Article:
Although it forms part of the field of tech, UX/UI design is truly an art; it’s an art form that does the seemingly impossible: connects the user with the product through carefully selected design elements, such as colors, fonts, images, and graphics. But attracting the user’s attention isn’t the only part of UX/UI design that matters; UX/UI design must also convince the user to use the product/service, come back another time, and recommend it to others.
Although both user experience (UX) and user interface (UI) designers are separate roles, they have similar responsibilities that both work to support the art of UX/UI design. At the end of the day, a company requires clients to function and there’s no better way to find and maintain clients than through an intuitive and quality website design. And all of this falls under what we call user experience.
What is User Experience?
User experience (hint: this is what UX refers to!) is the overall experience a user has with the company, its service, products, and website. Companies that invest time and effort into creating the ideal user experience will benefit from the following:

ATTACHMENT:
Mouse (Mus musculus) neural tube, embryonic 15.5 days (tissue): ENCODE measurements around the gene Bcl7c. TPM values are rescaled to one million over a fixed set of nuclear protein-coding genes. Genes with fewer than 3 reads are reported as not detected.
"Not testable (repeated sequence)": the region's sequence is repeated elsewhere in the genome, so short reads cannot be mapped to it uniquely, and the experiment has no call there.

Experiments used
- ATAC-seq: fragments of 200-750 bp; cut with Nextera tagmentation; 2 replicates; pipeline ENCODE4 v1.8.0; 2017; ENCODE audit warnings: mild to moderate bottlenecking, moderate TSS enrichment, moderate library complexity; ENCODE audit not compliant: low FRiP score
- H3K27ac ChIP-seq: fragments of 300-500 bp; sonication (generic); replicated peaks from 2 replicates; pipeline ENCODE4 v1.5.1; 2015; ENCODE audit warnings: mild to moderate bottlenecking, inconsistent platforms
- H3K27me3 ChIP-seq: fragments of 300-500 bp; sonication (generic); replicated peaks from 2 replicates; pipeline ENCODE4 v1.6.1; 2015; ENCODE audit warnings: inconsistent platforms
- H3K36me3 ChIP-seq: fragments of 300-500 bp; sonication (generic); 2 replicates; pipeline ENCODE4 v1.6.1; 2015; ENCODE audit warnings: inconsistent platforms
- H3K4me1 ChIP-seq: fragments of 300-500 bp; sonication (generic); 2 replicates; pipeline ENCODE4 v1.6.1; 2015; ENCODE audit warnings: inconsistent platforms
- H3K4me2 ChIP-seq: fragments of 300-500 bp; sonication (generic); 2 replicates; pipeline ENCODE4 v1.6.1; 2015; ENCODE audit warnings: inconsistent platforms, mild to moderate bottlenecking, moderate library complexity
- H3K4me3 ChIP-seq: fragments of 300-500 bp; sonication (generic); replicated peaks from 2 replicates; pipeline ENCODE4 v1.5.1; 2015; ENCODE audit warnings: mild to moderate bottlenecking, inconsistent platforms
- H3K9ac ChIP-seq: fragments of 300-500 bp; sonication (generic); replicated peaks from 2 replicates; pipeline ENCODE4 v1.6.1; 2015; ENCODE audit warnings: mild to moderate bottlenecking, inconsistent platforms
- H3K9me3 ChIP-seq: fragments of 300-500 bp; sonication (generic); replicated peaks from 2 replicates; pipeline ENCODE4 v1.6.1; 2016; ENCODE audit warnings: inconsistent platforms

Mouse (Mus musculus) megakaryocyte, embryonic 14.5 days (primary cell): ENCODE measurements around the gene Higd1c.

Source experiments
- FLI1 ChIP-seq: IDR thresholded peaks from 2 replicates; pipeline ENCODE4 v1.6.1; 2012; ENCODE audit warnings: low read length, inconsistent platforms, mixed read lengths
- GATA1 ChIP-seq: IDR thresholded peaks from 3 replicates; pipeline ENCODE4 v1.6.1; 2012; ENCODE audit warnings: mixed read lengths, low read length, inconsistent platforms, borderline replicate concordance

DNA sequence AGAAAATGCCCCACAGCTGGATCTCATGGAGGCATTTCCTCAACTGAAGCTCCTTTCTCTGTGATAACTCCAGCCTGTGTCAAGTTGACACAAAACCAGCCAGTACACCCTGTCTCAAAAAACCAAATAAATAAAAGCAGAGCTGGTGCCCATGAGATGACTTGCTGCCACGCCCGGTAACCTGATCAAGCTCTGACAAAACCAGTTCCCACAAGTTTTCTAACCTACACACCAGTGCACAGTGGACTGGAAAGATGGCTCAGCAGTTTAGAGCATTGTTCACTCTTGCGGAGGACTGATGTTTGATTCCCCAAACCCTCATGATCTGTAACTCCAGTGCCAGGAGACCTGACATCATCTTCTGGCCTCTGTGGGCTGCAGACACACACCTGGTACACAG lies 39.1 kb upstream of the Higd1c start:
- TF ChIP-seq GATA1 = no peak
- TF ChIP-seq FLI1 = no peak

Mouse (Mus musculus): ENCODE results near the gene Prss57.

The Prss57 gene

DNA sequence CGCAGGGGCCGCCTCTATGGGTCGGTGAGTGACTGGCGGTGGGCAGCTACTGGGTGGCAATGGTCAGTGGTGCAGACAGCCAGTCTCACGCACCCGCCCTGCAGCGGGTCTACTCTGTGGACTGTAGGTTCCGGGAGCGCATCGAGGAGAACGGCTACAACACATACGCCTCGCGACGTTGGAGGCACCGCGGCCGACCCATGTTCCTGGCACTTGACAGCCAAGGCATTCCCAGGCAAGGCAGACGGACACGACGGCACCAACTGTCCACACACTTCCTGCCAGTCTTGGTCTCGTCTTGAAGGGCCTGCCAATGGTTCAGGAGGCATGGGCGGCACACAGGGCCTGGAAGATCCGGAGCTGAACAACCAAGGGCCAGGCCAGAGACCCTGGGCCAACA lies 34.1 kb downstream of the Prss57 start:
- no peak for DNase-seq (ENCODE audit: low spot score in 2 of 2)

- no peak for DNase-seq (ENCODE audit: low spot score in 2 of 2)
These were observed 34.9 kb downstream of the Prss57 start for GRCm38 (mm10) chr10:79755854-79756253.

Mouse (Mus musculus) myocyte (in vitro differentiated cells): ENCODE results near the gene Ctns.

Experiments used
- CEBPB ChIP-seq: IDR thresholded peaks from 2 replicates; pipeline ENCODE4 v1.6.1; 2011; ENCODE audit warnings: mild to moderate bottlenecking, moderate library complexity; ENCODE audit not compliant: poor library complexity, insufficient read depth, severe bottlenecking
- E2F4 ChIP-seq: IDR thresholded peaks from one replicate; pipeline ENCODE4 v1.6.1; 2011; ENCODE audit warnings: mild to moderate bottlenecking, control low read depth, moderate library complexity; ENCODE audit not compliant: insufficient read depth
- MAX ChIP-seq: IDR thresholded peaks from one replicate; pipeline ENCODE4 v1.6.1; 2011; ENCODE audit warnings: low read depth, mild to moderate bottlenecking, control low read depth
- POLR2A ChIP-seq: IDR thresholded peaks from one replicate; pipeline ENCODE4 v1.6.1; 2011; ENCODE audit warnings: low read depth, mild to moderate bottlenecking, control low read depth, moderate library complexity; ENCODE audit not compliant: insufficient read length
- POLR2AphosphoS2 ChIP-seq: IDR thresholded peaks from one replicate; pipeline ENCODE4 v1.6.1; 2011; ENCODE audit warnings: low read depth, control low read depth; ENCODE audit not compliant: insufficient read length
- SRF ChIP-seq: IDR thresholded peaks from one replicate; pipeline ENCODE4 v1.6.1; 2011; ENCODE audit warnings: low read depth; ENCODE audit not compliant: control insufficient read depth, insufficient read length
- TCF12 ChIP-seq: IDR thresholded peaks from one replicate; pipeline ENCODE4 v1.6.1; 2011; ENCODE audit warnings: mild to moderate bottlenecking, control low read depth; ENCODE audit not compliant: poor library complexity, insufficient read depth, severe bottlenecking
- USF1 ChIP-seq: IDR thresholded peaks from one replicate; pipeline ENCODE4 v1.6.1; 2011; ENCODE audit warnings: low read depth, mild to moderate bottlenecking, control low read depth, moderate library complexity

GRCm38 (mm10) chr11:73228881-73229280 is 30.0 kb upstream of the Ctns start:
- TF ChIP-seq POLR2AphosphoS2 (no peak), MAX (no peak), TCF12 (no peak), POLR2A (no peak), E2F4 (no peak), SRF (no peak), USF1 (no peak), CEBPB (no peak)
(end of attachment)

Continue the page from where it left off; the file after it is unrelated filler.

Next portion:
Better return on investment: at the end of the day, all companies need to make money and companies with positive user experiences encourage brand loyalty, return shoppers, and higher profits.
Improved brand reputation: word of mouth is a great way to gain notoriety (the good kind!) and there’s nothing like hearing about a good company experience from a friend to make you want to give it a go. On the other hand, however, negative experiences on your website will also spread like wildfire, so it’s important to prioritize user experience.
Higher customer loyalty: you know that one place you keep buying from because it’s just so reliable? You know that no matter what, their product/service will deliver and that’s exactly what you want in a product. Showing your clients that you’re reliable and dependable will create a sense of loyalty that will have them coming back for more.